For some of my bullet journal spreads I also do a mock-up collage of the spread in Adobe InDesign just to be sure that the layout works well before committing to working on it on paper. Depending on the materials I use or the complexity, a drawing or a spread can take anywhere from an hour to 3-4 hours. I have found that things take longer if I use watercolour because I often have to wait for some parts of the painting to dry completely before continuing. 

Image credit: @bloomanddot

I rarely sketch and finish a drawing in one sitting though. I think that I get bored and tend to overwork things if I'm looking at the same piece for too long, so I take breaks after each stage (concept sketch, pencil drawing, inking, watercolour) or even work on the drawing over multiple days. 

Image credit: @bloomanddot

    You’ve shared some posts about the importance of mental health. While creative expression can be beneficial to one’s mental health, it’s also true that some artists’ mental health can be negatively impacted by the pressure involved in their work. Can you tell us a bit about your perspective on the link between creativity and mental health?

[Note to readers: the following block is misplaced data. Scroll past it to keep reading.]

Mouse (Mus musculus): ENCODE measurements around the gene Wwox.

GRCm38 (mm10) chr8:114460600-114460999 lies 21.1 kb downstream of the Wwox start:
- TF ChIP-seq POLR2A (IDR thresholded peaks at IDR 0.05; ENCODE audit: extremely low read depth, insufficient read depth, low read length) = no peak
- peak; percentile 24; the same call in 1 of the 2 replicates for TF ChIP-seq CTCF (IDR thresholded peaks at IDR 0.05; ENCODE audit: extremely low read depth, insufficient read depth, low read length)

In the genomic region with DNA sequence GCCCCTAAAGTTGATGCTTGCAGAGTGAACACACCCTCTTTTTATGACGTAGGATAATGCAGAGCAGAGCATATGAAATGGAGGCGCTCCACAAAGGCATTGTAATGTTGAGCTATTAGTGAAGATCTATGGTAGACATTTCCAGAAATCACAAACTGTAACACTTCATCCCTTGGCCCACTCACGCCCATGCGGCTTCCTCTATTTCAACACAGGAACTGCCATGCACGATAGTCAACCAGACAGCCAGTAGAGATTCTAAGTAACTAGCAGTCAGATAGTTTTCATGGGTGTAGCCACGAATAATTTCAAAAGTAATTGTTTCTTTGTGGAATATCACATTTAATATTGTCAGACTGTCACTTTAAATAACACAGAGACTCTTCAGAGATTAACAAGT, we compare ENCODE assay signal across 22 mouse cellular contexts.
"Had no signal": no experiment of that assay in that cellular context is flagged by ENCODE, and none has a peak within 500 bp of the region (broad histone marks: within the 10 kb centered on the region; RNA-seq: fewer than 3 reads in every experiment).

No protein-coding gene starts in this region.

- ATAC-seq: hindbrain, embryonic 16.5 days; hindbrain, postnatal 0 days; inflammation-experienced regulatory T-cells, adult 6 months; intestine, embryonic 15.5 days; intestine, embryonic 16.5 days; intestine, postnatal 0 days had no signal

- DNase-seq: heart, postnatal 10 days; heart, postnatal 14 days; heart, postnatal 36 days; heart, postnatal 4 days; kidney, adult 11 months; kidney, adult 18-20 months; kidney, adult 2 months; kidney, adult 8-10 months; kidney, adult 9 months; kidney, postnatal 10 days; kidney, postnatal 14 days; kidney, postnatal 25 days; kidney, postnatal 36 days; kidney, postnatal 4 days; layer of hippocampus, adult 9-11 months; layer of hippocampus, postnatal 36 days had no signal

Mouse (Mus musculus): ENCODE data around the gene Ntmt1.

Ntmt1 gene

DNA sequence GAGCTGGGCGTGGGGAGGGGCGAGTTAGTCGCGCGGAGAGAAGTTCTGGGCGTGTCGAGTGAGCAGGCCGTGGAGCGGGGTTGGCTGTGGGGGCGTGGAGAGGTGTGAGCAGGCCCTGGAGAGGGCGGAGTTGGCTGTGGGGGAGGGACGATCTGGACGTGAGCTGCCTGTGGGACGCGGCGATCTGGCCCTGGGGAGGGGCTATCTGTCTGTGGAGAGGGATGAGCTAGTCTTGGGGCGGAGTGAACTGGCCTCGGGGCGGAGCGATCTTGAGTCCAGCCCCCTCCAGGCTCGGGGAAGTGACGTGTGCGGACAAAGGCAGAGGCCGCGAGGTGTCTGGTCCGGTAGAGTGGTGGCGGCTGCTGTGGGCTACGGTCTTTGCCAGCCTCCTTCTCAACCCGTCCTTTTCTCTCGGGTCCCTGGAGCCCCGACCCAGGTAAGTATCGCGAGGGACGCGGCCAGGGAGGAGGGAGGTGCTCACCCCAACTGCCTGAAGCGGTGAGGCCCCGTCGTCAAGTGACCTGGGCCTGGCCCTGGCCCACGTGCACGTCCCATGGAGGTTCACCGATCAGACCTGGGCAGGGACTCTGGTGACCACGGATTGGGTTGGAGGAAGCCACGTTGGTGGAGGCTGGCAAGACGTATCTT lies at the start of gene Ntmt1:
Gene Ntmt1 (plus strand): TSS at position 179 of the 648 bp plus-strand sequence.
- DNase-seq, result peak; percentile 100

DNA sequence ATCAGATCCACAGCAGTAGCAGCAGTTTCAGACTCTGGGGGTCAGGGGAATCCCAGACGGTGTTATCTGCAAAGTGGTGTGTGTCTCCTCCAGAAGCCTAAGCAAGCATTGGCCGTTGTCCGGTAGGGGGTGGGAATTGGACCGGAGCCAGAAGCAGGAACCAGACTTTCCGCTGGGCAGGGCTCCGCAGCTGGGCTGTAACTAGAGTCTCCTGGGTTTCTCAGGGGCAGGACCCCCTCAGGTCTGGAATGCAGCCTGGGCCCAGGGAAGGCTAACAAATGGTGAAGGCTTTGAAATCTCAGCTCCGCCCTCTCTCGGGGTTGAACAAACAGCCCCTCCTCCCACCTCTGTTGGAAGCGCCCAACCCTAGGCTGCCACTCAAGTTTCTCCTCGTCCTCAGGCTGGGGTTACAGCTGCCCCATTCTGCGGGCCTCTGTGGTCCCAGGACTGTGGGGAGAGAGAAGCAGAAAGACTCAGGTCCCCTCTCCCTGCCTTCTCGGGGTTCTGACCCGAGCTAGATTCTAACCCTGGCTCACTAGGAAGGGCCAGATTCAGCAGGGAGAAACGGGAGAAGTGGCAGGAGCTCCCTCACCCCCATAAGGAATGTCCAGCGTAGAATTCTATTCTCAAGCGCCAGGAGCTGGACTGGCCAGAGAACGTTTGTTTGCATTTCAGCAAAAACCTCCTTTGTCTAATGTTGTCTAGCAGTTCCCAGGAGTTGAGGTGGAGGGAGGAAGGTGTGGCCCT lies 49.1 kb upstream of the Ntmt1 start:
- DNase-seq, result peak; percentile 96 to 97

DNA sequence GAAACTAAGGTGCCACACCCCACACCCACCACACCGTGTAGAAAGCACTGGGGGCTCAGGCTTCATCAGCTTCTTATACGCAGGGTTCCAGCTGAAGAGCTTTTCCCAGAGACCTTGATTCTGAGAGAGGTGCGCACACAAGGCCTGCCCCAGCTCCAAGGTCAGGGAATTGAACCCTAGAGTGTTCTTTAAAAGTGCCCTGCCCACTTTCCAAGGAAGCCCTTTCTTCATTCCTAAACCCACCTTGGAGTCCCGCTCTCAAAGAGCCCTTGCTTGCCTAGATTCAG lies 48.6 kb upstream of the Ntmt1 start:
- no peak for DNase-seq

This is a really complex topic and one that I'm very passionate about.  I've had a bit of a rough patch with my mental health over the past two years and drawing regularly really helped me develop a hobby and a purpose outside of the pressure of my masters and later my job.

    Image credit: @bloomanddot

    It occupied my free time and my brain so I wasn't constantly falling into an anxiety and depression loop. I can only speak from my personal experience and for me the key factor that has really impacted my mental health wasn't the creative process itself but posting my art on Instagram.

    While the platform has been really amazing in connecting me to like-minded people, making me feel like I'm a part of an incredible community and providing endless opportunities to learn new things and get inspired, the competitive aspect of posting on it took a toll on me. At first it was really fun and enjoyable, but my account started growing and with that my internal perfectionism went into overdrive. I felt a lot of pressure to post regularly and come up with more and more amazing and elaborate drawings and bullet journal spreads each time.

    Image credit: @bloomanddot